Bennett Cerf

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Bennett Cerf photographed by Carl Van Vechten, 1932

Bennett Alfred Cerf (May 25, 1898 - August 27, 1971) was a publisher and founder of Random House, also known for his own compilations of jokes and puns, for regular personal appearances lecturing across the United States, and for his television appearances in the panel game What's My Line?.

Biography

Bennett Cerf was born and brought up in New York City, where he attended the same public school as Richard Rodgers. He received his B.A. from Columbia University in 1919 and his Litt.B. in 1920 from its School of Journalism. On graduating, he worked briefly as a reporter for the New York Herald Tribune, and for some time in a Wall Street brokerage, before becoming vice president of the Boni and Liveright publishing house.

In 1925 Cerf and his childhood friend Donald Klopfer bought the rights from Boni and Liveright to the The Modern Library and went into business for themselves. They made the series quite successful and in 1927 they started to publish general trade books selected "at random" -- Thus began their formidable publishing business, Random House. It used as its logo a charming little house drawn by Cerf's friend Rockwell Kent.

Cerf's talent in building and maintaining personal relationships brought contracts with writers such as William Faulkner, John O'Hara, Eugene O'Neill, James Michener, Truman Capote, Theodor Seuss Geisel, and others among the greatest writers of the day, who supported Random House just as Random House supported them. He published Atlas Shrugged and For the New Intellectual, by Ayn Rand. Even though he disagreed with her philosophy vehemently, they became lifelong friends.

In 1934, Cerf won a landmark court case against government censorship, and published James Joyce's unabridged Ulysses for the first time in the United States. Critical reviews of the book were pasted into a special copy, which was duly imported and seized by U.S. Customs. Cerf later presented the book to Columbia University.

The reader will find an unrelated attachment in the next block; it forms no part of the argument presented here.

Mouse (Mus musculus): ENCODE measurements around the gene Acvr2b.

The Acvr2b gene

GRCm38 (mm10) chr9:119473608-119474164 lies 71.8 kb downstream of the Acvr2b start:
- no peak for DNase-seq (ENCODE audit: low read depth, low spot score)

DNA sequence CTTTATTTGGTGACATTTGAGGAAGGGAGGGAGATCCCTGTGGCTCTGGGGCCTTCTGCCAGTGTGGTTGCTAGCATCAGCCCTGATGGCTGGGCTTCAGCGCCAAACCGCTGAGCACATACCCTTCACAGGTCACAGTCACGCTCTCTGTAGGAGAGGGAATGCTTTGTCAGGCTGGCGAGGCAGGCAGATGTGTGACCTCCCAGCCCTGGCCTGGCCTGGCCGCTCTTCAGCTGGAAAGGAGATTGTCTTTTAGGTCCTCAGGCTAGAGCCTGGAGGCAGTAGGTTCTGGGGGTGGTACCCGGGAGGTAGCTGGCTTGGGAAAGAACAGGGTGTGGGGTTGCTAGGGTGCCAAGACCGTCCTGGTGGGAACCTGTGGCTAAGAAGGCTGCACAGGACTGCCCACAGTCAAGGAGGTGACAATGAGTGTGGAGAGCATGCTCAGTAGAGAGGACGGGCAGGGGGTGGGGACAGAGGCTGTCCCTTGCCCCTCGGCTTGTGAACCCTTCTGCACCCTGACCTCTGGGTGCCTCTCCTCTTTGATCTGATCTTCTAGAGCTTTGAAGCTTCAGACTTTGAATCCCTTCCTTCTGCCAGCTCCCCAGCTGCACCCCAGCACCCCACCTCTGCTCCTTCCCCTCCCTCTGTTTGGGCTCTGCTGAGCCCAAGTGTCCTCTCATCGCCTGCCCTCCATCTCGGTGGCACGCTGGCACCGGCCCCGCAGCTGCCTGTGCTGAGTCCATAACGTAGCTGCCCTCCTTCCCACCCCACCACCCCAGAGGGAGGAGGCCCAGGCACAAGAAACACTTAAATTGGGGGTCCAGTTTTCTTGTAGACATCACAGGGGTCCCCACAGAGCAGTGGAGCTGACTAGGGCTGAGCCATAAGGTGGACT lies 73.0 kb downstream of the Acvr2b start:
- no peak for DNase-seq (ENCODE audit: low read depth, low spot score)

Recognising a need for humorous reading during World War II, Cerf produced the first of many compilations of other people's jokes under the title Try and Stop Me. It was a runaway success, and he continued with similar compilations for the rest of his life.

During the Great Depression, while maintaining a Manhattan residence, Cerf managed to acquire inexpensively an estate at Mount Kisco, New York, which became his country home for the rest of his life. Cerf was married in 1936 to actress Sylvia Sidney, but the couple soon divorced. He was married to former child star Phyllis Fraser, a cousin of Ginger Rogers from September 17, 1940 until his death. They had two sons, Jonathan and Christopher.

In 1960 Cerf bet Dr. Seuss $50 that he couldn't write an entire book using only fifty words. The result was Green Eggs and Ham. Curiously, Cerf never paid him the $50.

Cerf began appearing weekly on What's My Line in 1951 and continued until the show's network end in 1967. He continued to appear occasionally on the syndicated version with Arlene Francis until his death. The cable/satellite network GSN (formerly Game Show Network) often programs Cerf's What's My Line? episodes in the early morning hours.

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